While there is some dispute as to the precise words used by the grievor with respect to Ms. B., Mr. K. does not deny that he did resort to words of a four-letter variety in expressing his displeasure about Ms. B.. It is common ground, however, that he did not express those words in her presence. The grievorís evidence is that during his tour of duty on November 29, 1999, when Ms. B. was apparently was not at work, Mr. K. was approached by Conductor Ken Middleton and requested to assist him in photocopying certain papers. It is common ground that the photocopying in question was entirely in relation to a junior hockey program, for the benefit of Ms. B. who was apparently involved as a volunteer. The undisputed evidence of Mr. K. is to the effect that Ms. B.ís hockey involvement occasioned a number of disruptions in the workplace, including a substantial volume of incoming telephone calls and messages, sometimes being handled by other employees. As appears from the evidence before the Arbitrator, the grievor resented the intrusion on his own work, and did use four-letter language with Mr. Middleton with reference to Ms. B. when he was asked to involve himself in the photocopying exercise. Subsequently Mr. Middleton related the comments to Ms. B., which occasioned a formal complaint to the employer, the ensuing disciplinary investigation and the eventual assessment of twenty demerits against the grievorís record.
It appears that Ms. B.ís complaint also referred to a telephone call which Mr. K. made to her at her place of residence, apparently falsely accusing her of having turned him in to their supervisor. Ms. B. denied the allegation and simply hung up on the grievor, although she describes having been disturbed at receiving such a telephone call at home. The grievor does not deny having made the telephone call.
It does not appear disputed that there was relatively extensive history of bad blood between Mr. K. and Ms. B.. During the course of her own examination, on a counter complaint registered against her by Mr. K., she admitted that on at least one prior occasion she had called him a "fucking asshole."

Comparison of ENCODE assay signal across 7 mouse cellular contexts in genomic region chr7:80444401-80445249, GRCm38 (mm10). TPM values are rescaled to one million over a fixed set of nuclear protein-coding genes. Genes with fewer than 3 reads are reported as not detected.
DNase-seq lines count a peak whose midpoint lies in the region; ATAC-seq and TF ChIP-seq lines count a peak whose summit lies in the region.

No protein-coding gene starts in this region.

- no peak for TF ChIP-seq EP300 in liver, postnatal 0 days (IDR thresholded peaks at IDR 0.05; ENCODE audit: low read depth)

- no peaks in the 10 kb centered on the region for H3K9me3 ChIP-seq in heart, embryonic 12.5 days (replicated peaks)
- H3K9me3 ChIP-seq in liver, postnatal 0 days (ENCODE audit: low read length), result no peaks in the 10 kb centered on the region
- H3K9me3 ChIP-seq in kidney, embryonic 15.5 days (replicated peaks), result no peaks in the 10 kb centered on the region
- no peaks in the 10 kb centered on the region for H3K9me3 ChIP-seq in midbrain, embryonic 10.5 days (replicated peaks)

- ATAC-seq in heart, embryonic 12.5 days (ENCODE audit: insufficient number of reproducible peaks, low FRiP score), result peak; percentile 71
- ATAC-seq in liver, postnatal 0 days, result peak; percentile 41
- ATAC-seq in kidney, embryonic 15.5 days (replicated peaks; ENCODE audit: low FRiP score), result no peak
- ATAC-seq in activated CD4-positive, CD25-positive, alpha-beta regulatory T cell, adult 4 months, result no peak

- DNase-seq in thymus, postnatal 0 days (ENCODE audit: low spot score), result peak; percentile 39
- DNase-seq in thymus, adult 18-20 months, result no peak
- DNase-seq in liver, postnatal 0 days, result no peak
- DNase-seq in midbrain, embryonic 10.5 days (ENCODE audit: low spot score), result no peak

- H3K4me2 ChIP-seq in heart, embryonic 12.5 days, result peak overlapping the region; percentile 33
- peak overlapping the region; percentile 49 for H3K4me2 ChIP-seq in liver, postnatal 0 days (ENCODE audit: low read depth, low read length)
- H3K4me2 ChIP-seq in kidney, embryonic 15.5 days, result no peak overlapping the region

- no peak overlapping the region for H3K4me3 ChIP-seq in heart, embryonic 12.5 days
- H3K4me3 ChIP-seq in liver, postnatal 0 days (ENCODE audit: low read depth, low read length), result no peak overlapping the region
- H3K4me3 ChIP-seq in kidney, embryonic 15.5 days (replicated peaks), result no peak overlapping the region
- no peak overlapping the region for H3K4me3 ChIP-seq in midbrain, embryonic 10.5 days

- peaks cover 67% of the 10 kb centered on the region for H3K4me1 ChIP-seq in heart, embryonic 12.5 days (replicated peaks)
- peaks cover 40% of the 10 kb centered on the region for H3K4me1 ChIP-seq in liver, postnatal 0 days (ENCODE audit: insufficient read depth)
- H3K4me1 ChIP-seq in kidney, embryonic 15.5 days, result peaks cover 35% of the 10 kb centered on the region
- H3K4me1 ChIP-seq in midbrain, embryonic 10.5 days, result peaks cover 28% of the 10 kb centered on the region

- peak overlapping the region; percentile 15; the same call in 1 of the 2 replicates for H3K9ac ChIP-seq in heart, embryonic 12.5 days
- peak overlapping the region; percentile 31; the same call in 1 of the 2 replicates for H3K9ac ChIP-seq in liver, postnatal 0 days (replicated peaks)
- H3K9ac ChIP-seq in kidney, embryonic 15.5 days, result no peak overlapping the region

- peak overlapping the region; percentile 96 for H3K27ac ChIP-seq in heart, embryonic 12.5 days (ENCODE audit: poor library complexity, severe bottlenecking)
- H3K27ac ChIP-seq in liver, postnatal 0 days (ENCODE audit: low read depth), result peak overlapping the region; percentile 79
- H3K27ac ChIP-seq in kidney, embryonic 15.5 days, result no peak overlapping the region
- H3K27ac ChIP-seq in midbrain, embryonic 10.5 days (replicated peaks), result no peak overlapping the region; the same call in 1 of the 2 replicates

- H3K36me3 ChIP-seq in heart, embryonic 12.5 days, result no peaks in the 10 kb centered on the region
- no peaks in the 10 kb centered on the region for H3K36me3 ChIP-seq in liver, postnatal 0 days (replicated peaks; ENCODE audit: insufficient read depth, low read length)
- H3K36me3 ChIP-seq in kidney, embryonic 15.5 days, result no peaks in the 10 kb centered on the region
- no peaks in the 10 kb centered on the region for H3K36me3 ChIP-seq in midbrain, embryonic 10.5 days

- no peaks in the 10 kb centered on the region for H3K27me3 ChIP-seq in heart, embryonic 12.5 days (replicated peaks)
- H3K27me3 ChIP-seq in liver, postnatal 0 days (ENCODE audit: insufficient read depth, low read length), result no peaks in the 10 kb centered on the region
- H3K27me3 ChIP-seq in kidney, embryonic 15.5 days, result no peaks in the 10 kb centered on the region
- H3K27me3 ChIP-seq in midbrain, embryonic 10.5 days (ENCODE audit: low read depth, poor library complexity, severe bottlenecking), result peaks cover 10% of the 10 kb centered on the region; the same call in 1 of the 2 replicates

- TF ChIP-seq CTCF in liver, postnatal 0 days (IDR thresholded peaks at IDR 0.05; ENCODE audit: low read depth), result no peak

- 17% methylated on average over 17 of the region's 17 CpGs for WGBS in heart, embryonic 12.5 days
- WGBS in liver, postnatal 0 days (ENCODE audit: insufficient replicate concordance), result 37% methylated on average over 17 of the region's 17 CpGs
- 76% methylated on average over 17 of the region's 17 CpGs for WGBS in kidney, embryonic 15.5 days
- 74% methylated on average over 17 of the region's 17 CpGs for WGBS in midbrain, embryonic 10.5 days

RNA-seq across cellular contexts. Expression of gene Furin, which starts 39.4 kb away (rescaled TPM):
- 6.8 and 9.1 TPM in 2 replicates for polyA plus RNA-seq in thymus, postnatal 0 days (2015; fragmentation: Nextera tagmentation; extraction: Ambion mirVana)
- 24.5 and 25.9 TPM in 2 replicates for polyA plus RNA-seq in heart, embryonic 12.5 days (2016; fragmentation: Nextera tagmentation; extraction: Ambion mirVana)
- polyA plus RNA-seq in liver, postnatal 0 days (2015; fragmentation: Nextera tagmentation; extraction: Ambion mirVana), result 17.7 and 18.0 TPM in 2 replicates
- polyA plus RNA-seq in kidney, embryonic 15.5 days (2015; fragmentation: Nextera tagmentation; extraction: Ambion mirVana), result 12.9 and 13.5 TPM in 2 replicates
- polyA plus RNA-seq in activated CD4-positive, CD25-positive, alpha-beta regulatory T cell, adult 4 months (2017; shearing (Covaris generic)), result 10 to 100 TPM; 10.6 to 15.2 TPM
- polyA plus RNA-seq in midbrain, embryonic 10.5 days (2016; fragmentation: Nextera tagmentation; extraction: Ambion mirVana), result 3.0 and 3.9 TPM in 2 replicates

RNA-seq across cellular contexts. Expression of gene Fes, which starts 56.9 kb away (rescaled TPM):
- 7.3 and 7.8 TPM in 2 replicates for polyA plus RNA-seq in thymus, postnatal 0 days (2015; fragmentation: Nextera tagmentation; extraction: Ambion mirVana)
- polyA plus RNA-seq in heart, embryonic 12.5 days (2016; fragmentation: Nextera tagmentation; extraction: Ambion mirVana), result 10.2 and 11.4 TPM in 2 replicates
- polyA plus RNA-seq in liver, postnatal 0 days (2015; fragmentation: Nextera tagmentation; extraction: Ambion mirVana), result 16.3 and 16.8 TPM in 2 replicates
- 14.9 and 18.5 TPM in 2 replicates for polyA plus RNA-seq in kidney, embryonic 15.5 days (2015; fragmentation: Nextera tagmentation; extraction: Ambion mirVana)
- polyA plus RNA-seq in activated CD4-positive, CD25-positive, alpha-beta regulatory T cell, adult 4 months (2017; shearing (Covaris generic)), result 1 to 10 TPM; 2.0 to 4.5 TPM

Something of the flavour of the relationship between the grievor and Ms. B. is reflected in part of the grievorís statement, which is essentially unrebutted before the Arbitrator, and reads as follows:
Ö For the past three years B. will attempt to draw me into a conversation that is fairly benign then turn the conversation to something contentious. For example something regarding the number of times she has done something for me and how I owe her. Often times these conversations result in her swearing at me. She has attempted to lecture me on my personal life which I felt was inappropriate. For example personal questions about my marriage, questions about my sex life, questions about my sleep problems. She does this in public which causes me to believe she is trying to hurt me, not help. Iíve asked B. many times what it is I can do to fix the situation between us. I have threatened to turn her in for her abusive behaviour, but unfortunately I did not follow through. I could not work a mutual one day for her and as a result she accused me of ruining her childís birthday party. Her husband, B., calls me grumpy and smiley alternately. Iíve made it know to him that I donít appreciate his comments. In closing, I just want to add that Iíve been with CN for 19 years, and in that time Iíve never been assessed demerits for any reason. My work record is good, and I have never been accused of anything like this before either formally or informally, and Iím very hurt by these charges. Ö
The Arbitrator is satisfied that the grievor did use intemperate and unacceptable language in reference to Ms. B., albeit out of her presence, in a manner which would justify some degree of discipline. I am not prepared to conclude that the telephone conversation between Mr. K. and Ms. B. was of itself deserving of such a response, as it appears that a number of telephone conversations of that type have been made between them over a considerable period of time. Even if I were to accept Mr. Middletonís account, which is that the grievorís outburst was prompted by his belief that Ms. B. had turned him in, and was not prompted by the photocopying exercise and Ms. B.ís hockey activities, I would still be compelled to view this situation as one which does involve some degree mitigation in favour of the grievor. On the whole, I am satisfied that, particularly in light of the grievorís prior disciplinary record, a letter of reprimand, reminding Mr. K. of the importance of displaying respect for fellow employees at all times, would be a sufficient measure of discipline.
The grievance is therefore allowed, in part. The Arbitrator directs that the twenty demerits assessed against Mr. K. be removed from his record, and that a letter of warning or reprimand be substituted.
November 20, 2000 (original signed by) MICHEL G. PICHER